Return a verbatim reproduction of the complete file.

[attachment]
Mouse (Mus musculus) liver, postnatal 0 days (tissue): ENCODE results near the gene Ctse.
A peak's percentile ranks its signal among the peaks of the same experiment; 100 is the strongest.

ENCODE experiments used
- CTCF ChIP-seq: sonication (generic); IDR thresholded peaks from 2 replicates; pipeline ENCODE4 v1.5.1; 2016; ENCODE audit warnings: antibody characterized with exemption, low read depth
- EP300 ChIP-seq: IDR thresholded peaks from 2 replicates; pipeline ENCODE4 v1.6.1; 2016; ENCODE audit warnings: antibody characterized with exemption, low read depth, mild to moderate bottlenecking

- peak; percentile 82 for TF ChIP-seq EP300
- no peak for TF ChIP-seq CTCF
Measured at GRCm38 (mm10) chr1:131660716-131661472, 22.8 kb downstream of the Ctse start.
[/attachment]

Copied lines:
Mouse (Mus musculus) liver, postnatal 0 days (tissue): ENCODE results near the gene Ctse.
A peak's percentile ranks its signal among the peaks of the same experiment; 100 is the strongest.

ENCODE experiments used
- CTCF ChIP-seq: sonication (generic); IDR thresholded peaks from 2 replicates; pipeline ENCODE4 v1.5.1; 2016; ENCODE audit warnings: antibody characterized with exemption, low read depth
- EP300 ChIP-seq: IDR thresholded peaks from 2 replicates; pipeline ENCODE4 v1.6.1; 2016; ENCODE audit warnings: antibody characterized with exemption, low read depth, mild to moderate bottlenecking

- peak; percentile 82 for TF ChIP-seq EP300
- no peak for TF ChIP-seq CTCF
Measured at GRCm38 (mm10) chr1:131660716-131661472, 22.8 kb downstream of the Ctse start.